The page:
Taiwanese solar cell makers would benefit from the US decision to slap punitive tariffs of more than 30 percent on Chinese solar panels as Chinese makers turn to Taiwan to circumvent the levy, a local market researcher said yesterday.
The size of the levy greatly exceeded expectations that the US would impose tariffs of between 15 and 20 percent to punish Chinese solar module makers for unfair trade practices and damage to US firms, TrendForce Corp (集邦科技) said yesterday.
“To avoid paying the heavy tax, Chinese firms will increase their orders to Taiwanese companies, especially solar cell makers,” to continue exporting to the US, TrendForce said in a report yesterday.
The US market is estimated to account for 17 percent of the total of 26.5 gigawatts of global solar installations this year, making it the world’s second-largest market after Germany, TrendForce said.
This short-term growth in demand could lift the average selling prices of Taiwan-made solar products after a long period of weakness because of oversupply, it said.
Growing demand would give a much-needed boost to the spot price of solar cells next week, similar to what happened early this year, Trendforce said.
The spot price rose 4.36 percent in the first two months of this year before falling again. It was unchanged at US$0.462 per watt this week and has stayed flat for two weeks amid the economic uncertainty in Europe and Germany’s plan to lower subsidies for solar installation, it said.
At current levels, the price is too low for solar companies to stay profitable, TrendForce said.
With the US anti-dumping duty, the market researcher expects first-tier Chinese solar companies such as Suntech Power Holdings Co (尚德電力), Canadian Solar Inc (阿特斯陽光電力) and Yingli Green Energy Holding Co (英利綠色能源) to turn to sourcing from Taiwan, with more firms soon following in their footsteps.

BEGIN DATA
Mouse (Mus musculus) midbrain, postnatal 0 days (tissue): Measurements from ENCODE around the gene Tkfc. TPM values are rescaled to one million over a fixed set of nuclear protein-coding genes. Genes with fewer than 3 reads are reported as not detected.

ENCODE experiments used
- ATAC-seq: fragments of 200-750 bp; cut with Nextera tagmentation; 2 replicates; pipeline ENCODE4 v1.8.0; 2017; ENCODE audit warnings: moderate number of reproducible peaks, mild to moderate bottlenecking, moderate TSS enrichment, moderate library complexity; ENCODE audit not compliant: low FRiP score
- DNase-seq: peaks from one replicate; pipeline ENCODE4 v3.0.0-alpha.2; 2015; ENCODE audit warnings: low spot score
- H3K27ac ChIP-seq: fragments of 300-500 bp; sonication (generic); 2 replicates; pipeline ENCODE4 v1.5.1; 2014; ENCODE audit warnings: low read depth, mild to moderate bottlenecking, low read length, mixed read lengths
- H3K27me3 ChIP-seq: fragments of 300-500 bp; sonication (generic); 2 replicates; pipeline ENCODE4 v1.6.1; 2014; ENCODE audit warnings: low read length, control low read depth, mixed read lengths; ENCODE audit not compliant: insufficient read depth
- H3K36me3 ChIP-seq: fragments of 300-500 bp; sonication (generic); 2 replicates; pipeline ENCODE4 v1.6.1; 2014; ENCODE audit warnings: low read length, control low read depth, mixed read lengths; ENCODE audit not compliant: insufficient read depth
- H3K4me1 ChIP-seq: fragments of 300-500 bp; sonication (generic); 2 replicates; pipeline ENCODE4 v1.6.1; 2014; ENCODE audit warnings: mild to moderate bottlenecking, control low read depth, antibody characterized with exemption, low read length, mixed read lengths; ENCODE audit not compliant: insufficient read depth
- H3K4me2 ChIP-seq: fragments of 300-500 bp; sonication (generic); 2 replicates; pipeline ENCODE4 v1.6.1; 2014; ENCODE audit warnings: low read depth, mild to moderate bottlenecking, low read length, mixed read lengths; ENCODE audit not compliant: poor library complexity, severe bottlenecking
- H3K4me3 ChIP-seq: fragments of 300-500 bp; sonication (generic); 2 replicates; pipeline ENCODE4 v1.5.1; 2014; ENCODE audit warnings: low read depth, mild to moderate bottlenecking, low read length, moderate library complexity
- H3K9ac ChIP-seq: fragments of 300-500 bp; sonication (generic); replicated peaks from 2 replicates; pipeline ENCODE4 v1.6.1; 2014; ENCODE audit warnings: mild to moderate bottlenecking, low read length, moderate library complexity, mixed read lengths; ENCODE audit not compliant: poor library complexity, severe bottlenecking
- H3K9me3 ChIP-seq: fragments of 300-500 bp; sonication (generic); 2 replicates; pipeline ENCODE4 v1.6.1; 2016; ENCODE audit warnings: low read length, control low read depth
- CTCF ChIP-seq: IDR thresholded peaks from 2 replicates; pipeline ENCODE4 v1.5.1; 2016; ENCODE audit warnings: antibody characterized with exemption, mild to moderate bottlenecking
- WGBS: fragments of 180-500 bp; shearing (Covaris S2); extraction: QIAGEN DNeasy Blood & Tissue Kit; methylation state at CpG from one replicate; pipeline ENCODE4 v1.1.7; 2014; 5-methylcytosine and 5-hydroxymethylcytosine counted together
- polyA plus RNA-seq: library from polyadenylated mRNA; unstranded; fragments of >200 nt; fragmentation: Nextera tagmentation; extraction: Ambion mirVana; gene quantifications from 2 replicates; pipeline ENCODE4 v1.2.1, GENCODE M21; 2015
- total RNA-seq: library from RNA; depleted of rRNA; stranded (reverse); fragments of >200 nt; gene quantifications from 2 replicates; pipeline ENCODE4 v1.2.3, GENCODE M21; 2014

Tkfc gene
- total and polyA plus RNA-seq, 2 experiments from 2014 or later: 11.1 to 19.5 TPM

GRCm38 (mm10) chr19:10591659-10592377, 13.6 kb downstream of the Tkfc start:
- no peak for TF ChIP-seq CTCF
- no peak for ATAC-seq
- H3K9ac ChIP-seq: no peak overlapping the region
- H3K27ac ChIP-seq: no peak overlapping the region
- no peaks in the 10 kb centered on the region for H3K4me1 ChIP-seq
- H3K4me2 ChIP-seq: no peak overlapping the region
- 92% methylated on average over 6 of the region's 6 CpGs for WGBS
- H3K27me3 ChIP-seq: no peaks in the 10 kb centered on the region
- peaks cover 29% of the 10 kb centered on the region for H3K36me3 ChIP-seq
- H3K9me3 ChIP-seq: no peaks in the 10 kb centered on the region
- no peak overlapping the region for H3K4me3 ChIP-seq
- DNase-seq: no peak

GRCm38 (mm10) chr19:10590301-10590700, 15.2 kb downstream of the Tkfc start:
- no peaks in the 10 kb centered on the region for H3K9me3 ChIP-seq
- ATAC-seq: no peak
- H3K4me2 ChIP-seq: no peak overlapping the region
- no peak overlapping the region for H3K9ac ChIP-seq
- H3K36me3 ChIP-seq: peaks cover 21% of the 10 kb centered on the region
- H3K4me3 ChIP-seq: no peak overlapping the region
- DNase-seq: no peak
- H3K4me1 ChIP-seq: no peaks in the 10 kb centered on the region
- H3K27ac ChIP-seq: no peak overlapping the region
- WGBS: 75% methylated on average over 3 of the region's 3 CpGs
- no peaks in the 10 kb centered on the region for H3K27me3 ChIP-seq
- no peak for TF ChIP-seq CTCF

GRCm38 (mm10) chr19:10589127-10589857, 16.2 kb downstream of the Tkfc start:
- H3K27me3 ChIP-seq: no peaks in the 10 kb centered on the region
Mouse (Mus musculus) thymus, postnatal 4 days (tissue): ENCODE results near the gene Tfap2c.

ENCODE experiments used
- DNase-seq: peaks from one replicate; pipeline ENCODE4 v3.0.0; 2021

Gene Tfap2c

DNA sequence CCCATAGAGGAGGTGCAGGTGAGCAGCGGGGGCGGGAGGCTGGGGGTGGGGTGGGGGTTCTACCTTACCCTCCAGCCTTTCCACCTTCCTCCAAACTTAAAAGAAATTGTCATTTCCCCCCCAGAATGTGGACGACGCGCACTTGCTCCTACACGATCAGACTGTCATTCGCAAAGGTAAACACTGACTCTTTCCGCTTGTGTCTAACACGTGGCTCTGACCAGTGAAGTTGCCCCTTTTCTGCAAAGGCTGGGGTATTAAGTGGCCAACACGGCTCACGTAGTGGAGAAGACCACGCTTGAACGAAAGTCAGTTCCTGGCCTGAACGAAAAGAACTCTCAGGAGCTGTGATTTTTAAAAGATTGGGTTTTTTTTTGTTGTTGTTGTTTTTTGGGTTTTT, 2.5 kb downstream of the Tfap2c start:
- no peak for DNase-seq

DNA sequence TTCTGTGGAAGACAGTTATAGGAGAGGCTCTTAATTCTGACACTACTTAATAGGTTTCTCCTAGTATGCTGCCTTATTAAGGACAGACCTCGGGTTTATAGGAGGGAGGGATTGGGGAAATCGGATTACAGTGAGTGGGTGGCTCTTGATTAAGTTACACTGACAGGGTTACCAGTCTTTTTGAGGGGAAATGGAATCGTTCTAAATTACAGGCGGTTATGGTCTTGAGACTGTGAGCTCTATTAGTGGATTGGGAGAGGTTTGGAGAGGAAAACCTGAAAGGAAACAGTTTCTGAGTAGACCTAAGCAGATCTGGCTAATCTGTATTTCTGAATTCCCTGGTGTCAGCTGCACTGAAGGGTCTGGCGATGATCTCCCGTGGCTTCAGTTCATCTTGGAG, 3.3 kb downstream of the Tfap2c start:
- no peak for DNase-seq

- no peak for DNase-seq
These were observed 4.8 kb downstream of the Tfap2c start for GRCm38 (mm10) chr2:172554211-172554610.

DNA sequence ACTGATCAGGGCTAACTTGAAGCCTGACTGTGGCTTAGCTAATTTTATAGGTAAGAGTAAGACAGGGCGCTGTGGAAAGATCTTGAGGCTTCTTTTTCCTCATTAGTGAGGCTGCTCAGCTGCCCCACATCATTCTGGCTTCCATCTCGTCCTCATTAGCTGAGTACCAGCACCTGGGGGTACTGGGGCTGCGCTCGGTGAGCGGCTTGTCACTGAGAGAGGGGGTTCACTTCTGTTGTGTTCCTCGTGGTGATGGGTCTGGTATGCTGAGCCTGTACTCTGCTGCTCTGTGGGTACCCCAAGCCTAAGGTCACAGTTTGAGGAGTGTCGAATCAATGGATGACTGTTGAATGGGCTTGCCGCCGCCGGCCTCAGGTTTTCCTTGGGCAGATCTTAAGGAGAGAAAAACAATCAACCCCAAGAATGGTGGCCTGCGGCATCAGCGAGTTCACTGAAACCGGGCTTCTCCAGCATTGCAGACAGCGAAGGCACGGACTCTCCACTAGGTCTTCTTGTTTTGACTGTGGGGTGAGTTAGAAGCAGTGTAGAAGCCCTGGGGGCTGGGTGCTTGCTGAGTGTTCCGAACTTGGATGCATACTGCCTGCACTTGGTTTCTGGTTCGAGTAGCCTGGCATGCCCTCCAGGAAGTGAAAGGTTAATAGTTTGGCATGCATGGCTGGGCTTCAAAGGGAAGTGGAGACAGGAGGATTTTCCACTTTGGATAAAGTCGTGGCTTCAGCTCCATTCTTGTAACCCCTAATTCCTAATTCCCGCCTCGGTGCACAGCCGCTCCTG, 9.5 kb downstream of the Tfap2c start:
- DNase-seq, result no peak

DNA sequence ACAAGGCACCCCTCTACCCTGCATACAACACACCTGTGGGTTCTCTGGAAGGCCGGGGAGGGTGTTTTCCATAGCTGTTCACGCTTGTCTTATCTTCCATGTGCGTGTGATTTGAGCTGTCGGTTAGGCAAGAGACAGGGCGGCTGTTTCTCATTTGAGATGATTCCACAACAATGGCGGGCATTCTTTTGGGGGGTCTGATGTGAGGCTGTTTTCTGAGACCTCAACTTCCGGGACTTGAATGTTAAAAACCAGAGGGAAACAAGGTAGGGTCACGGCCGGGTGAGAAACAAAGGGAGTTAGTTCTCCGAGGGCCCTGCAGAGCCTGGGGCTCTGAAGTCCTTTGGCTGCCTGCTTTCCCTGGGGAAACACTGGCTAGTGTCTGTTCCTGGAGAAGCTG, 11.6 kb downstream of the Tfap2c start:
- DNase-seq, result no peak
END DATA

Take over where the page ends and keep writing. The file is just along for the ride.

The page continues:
Taiwanese solar-cell manufacturers Motech Industries Inc (茂迪), NEO Solar Power Corp (新日光), Gintech Energy Corp (昱晶能源) and Taiwan Solar Energy Corp (元晶太陽能) are expected to be among the first beneficiaries, it said in an e-mail to the Taipei Times.
“This [US ruling] will help the global solar industry return to health in the long term, but it’s still too early to tell how big the short-term effect will be,” Neo Solar chief financial officer Thomas Hsu (許嘉成) said by telephone.
Solartech Energy Corp (昇陽光電) spokesman Alex Wu (吳幸元) said the company and other makers had seen more orders coming in from Chinese solar-module makers even before the US ruling.
Wu said he expected orders from Chinese firms to increase, or those firms would have to sell more of their products to Europe, India or other markets.
“As our factories are already operating at full capacity, we will choose orders that offer better margins, while letting go of others. That means our average selling price will rise,” Wu said.
Wu added that order visibility was good because demand from Europe had not dropped despite the economic uncertainties, while demand from Japan and India was on the rise.